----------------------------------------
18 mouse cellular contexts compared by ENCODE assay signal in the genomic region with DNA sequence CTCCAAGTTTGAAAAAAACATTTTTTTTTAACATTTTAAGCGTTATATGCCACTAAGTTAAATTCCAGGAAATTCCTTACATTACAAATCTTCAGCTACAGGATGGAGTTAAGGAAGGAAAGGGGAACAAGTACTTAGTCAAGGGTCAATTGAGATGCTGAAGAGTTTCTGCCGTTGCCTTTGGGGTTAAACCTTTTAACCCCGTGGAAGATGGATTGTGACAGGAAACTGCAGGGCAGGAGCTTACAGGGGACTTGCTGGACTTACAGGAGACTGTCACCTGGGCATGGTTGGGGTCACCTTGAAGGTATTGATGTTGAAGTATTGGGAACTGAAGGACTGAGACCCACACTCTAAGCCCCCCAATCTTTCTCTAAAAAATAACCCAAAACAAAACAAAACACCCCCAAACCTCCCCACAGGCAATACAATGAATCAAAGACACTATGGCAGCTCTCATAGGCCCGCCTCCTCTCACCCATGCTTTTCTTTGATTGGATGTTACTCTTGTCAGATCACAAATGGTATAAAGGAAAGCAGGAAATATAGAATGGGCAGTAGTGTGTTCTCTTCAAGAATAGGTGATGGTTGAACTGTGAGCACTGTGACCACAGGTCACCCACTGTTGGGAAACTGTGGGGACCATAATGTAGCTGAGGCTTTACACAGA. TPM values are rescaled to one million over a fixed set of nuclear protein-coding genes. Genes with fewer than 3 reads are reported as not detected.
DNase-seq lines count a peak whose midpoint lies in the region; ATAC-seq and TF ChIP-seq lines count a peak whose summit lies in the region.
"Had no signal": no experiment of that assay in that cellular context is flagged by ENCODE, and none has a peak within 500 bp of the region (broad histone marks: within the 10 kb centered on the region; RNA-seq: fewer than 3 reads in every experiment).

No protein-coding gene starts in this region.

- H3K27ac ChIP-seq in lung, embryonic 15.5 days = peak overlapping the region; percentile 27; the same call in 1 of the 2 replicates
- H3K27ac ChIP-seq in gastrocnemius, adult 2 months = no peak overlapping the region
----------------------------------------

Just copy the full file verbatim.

18 mouse cellular contexts compared by ENCODE assay signal in the genomic region with DNA sequence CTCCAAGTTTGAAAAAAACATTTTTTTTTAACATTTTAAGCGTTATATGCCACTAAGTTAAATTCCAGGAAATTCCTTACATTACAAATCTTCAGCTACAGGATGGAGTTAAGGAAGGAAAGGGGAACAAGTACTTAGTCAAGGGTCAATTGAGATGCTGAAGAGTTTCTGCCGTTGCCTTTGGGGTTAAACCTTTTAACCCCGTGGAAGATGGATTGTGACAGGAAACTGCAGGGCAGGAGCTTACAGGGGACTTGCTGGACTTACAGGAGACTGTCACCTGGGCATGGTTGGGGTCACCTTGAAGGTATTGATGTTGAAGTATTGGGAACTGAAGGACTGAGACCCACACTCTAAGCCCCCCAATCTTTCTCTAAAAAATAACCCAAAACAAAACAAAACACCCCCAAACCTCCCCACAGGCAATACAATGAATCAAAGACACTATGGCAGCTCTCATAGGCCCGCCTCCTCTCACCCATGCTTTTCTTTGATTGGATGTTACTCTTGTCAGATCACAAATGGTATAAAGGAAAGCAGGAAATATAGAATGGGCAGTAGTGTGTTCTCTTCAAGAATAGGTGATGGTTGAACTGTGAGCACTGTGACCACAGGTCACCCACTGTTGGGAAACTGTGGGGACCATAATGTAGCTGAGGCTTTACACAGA. TPM values are rescaled to one million over a fixed set of nuclear protein-coding genes. Genes with fewer than 3 reads are reported as not detected.
DNase-seq lines count a peak whose midpoint lies in the region; ATAC-seq and TF ChIP-seq lines count a peak whose summit lies in the region.
"Had no signal": no experiment of that assay in that cellular context is flagged by ENCODE, and none has a peak within 500 bp of the region (broad histone marks: within the 10 kb centered on the region; RNA-seq: fewer than 3 reads in every experiment).

No protein-coding gene starts in this region.

- H3K27ac ChIP-seq in lung, embryonic 15.5 days = peak overlapping the region; percentile 27; the same call in 1 of the 2 replicates
- H3K27ac ChIP-seq in gastrocnemius, adult 2 months = no peak overlapping the region